Art Campbell

Art started The Groton Line late in 2009 as a synthesis of two careers in newspaper journalism and technical communications -- writing about networks, computers, and software. He's lived in Groton 20+ years, so he qualifies as "one of the new guys."

Jul 282014
 

Upward of 500 cars and drivers are processed at a state police sobriety checkpointWellesley Police

Upward of 500 cars and drivers are processed at a state police sobriety checkpoint

If you’re a regular reader of The Groton Line, you know that we run short news releases from the Massachusetts State Police every few weeks, giving notice that a “sobriety checkpoint” will be operating somewhere in Middlesex County the coming weekend. The most recent ran last week.

After that post, and the last couple of times we’ve published the information, a few readers have asked questions about the checkpoints, and we went looking for the answers.

Lieutenant Daniel Richard, spokesman for the state police, explained that his department has to publicize a checkpoint at least three days ahead of time.

This last weekend, the Middlesex County checkpoint was set up on State Route 16 in Everett from Friday evening into Saturday morning. How many people, or cars, are looked at?

“It’s usually five to six hundred, depending on the road. A busy road, it could be more; a not so busy road, maybe less,” Richard said.

He said that the Everett checkpoint yielded:

  • 16 Operating Under the Influence arrests
  • 81 Motor Vehicle citations
  • 6 Criminal summons
  • 3 arrests for operating with a suspended license

Jul 252014
 

According to a news release from the Massachusetts State Police, a “Sobriety Checkpoint” will be implemented by the department on a public way somewhere in Middlesex County and will operate Saturday July 26 into Sunday July 27.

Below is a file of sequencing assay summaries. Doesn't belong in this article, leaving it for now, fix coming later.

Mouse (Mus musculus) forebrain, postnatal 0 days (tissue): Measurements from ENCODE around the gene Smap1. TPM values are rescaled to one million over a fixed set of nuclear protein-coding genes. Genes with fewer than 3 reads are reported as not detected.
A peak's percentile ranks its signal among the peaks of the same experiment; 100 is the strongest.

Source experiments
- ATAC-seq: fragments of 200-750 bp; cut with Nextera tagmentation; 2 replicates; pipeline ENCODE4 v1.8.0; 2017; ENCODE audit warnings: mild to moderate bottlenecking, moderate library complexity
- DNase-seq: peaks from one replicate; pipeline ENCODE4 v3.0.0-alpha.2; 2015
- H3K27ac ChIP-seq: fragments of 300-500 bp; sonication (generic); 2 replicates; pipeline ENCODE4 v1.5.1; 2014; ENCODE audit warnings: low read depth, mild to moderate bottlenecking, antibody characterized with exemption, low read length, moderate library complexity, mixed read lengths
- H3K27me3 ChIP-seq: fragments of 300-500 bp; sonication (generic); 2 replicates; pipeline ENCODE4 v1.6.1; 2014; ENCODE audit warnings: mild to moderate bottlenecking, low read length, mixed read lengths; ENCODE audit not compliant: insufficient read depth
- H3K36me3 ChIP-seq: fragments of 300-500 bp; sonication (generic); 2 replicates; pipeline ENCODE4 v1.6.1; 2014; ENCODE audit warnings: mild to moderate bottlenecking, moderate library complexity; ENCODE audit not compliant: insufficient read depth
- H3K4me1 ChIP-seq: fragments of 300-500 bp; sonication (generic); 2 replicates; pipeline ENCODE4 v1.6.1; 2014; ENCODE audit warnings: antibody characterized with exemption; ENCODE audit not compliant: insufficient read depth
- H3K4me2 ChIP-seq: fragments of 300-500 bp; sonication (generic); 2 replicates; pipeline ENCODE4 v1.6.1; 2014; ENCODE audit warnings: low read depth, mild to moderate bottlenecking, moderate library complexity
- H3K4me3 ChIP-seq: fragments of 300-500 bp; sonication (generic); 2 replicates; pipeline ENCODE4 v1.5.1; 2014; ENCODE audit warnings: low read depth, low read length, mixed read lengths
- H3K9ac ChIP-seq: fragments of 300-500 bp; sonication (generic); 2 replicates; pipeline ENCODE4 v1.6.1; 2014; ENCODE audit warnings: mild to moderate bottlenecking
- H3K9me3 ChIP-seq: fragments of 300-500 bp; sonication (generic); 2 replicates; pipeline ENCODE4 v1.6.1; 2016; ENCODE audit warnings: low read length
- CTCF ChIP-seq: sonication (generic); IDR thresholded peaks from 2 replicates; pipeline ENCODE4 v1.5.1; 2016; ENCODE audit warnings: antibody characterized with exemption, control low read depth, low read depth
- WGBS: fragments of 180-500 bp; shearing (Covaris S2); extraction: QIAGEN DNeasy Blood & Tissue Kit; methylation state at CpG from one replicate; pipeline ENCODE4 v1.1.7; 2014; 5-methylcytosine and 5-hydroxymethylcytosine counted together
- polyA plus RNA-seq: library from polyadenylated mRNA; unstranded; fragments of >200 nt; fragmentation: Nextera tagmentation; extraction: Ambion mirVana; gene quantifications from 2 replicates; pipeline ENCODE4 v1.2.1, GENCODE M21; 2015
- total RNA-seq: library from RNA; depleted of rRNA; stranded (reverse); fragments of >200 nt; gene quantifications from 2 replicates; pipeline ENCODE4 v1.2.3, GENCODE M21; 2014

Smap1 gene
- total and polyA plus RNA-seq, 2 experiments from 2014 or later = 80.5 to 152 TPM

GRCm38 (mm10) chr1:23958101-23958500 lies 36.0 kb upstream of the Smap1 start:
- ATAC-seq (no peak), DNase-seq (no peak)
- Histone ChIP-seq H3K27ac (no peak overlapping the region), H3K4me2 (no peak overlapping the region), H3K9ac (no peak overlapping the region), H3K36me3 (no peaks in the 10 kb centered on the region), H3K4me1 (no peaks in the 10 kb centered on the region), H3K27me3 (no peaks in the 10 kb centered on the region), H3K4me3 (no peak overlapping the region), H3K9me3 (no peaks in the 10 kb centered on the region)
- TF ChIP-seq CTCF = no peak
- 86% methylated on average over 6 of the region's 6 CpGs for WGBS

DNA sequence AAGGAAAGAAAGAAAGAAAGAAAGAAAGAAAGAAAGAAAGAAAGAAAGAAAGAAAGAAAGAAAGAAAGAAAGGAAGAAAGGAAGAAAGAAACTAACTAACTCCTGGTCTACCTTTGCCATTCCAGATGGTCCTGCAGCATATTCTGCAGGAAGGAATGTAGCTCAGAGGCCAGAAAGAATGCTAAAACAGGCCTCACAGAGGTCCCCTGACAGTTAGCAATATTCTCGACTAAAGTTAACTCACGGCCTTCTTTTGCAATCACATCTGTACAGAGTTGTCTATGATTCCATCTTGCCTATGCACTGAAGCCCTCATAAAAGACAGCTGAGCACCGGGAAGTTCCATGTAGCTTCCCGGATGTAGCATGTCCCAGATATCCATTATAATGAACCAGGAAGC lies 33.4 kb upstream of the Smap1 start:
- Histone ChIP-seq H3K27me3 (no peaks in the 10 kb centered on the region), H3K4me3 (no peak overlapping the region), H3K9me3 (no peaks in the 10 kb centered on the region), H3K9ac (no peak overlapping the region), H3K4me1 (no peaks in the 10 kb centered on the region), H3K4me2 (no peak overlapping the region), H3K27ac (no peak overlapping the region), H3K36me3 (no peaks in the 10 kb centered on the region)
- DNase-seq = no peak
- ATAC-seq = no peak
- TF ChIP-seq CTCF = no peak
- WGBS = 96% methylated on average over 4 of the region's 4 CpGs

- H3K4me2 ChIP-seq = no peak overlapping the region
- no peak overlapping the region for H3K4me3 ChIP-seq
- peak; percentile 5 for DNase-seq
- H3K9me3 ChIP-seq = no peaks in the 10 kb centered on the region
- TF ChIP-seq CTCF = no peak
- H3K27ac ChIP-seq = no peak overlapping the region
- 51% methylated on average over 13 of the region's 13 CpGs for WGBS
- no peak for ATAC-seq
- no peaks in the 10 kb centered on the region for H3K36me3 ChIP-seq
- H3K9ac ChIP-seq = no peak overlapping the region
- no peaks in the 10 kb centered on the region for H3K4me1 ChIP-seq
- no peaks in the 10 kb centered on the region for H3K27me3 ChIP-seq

The press release states: “The purpose is to further educate the motoring public and strengthen the public’s awareness to the need of detecting and removing those motorists who operate under the influence of alcohol and/or drugs from our roadways. It will be operated during varied hours, the selection of vehicles will not be arbitrary, safety will be assured, and any inconveniences to motorists will be minimized with advance notice to reduce fear and anxiety.”


Jul 242014
 

Fuzzy has strayed from his home on Wharton Row

Fuzzy has strayed from his home on Wharton Row

Fuzzy, a long-haired brown tabby Maine coon cat, has strayed from his home on Wharton Row. Fuzzy weighs about 20 pounds, is shy, has green eyes with a little white around the mouth.

If you have seen Fuzzy, contact his owners at betsycahoon@gmail.com, 978 448-9905, or 978 852-8181.

“He has always been an indoor cat so we don’t know how he will act outdoors. Our hearts are broken. His sister and his three dog friends miss him too,” his owners write.


Jul 242014